The Python OS (an OS to run python scripts)

I was bored in class when I came up with a brilliant idea, the Python OS. PyOS. I’ve already started working on it, but I might need some help from the experts on how to make some parts of the interpreter, like how to make it understand the import statements, or if I have to write a compiler for the python code. I want it to be pretty straightforward without the user having to jump a bunch of hoops, but I dont know how to do that.

Other information about it:
The Python OS is simply meant to run python scripts, so that the user can sort of paint off the canvas and expand what they make, since some people might not know much C or assembly. It gives them the base tools to make the bootable drive, they do the rest.

Do you have practical experiences with existing OSes? Stuff like hardware management, program-multitasking management, file system IO are all things that the OS should contain (among many, many other things). Are those going to be written in python? If so, how? If not, why not just make a linux distribution with a python shell as the default interface?

Your description isn’t very clear on what you want, or that you
understand what an operating system actually is.

Most people who lack an intimate familiarity with operating system
internals are usually talking about user interfaces when they say
operating system, so maybe give something like
xonsh · PyPI a try first and see if it’s what you
had in mind (a Python-oriented system shell, like BASH but with
Pythonesque syntax).

If you just want a minimal install of a popular operating system
that has the necessary bits to run the CPython interpreter on, maybe
with a version of the interpreter and stdlib already installed,
Docker is basically lots and lots of
examples of that.

If what you really mean is an operating system written in Python,
that’s a tall order, especially if you want a kernel and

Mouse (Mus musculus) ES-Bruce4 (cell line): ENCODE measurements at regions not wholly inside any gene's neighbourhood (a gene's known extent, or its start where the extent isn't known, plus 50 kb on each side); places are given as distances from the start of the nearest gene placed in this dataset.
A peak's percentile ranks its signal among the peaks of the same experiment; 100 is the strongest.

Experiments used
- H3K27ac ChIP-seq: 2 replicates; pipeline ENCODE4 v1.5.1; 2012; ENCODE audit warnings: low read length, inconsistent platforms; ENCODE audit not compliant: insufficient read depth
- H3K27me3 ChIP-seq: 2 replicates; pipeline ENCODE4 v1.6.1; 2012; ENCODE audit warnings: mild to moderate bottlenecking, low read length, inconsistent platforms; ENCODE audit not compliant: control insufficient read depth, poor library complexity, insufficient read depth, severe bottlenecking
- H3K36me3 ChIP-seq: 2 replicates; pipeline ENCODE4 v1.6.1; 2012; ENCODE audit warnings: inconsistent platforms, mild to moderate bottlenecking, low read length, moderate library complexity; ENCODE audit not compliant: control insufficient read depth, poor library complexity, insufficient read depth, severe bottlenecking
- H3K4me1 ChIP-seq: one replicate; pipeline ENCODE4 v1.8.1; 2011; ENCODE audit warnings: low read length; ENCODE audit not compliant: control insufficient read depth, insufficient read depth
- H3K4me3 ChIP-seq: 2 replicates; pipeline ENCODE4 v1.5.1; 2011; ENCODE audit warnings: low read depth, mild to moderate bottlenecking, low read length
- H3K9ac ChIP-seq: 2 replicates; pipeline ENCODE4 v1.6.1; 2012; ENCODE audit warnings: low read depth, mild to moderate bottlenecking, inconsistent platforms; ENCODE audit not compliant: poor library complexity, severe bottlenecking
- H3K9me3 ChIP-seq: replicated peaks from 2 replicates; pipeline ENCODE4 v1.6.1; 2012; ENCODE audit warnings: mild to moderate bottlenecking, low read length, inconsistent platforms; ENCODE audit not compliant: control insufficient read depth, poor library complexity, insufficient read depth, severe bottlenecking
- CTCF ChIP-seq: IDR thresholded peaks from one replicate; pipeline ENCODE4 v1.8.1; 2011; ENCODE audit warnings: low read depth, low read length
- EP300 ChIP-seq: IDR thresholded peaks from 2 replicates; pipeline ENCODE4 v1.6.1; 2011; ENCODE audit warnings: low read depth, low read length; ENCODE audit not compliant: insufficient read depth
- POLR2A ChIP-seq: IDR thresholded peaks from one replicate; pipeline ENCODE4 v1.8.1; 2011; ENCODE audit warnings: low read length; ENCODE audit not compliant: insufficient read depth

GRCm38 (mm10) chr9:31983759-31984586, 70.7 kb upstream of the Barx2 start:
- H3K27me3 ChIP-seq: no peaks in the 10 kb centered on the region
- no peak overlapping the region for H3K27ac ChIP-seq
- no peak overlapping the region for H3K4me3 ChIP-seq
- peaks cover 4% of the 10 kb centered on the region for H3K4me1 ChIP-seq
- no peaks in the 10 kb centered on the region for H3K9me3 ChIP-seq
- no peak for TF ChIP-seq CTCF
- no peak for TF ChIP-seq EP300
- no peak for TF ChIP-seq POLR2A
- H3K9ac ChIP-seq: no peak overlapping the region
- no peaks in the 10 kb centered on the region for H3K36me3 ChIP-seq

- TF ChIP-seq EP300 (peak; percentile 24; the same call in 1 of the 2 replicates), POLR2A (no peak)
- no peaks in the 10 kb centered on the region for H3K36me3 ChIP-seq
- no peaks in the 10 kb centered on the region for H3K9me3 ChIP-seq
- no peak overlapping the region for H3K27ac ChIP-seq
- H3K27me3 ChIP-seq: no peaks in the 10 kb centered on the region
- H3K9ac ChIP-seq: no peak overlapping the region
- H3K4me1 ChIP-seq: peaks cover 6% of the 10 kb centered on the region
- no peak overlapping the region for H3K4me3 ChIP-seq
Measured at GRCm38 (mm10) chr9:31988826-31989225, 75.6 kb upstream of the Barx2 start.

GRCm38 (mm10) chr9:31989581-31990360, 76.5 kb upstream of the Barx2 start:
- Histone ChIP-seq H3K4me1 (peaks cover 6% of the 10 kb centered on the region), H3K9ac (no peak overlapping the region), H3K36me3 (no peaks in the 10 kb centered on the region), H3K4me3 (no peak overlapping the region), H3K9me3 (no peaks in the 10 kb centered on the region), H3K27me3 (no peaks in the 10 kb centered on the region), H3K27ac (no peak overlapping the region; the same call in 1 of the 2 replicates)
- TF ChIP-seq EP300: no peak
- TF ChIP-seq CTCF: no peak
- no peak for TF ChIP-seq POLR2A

hardware-facing drivers all created from scratch. These are things
that normally have hundreds or thousands of experienced developers
working on them, unless you decide to scope it to just one very
specific set of hardware or only want it to be able to run in a
particular virtual machine, and even then it’s going to prove
challenging. Doing that in Python also doesn’t really make a lot of
sense from a performance or efficiency perspective, which is why
it’s not common to find. Red Hat used to maintain a lot of their
system tools in Python, but embarked on a years-long effort to
rewrite many of them in C for similar reasons.

Just remember that whatever awesome idea you came up with has
probably already been made 10 times over, so a more fruitful
starting point is often to look for something similar to what you
want and then help improve it to suit your needs rather than spend
time making an 11th one from scratch. Or you might even find
something that’s exactly what you were thinking of making, and you
can just use it without needing to do any work yourself. And if it
really hasn’t been made, there are often good reasons why, so doing
a bit more research can save you a lot of time you’d otherwise spend
reaching the same conclusions.

…unless what you really want is just the experience of making it,
and don’t care whether anyone else will (or even can) actually use
it. That can be fun, but so can helping other people with something
that already exists and is more likely to teach you useful skills
than going it yourself ever will.

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Lets change the question, because I think I should have a compiler system. How do I make a compiler that includes the dependencies like the import statements?

Also, tn answer the question of will I make this all in python, no I will not. That is not possible, as python does not have any good interaction with the actual hardware itself.

You’ve probably got to parse the Python code itself. Fortunately, Python
can do this for you :slight_smile: Use the compile() function:

which gets you an Abstract Syntax Tree (AST) (with the right flag).

See the ast module for how to work with an AST:

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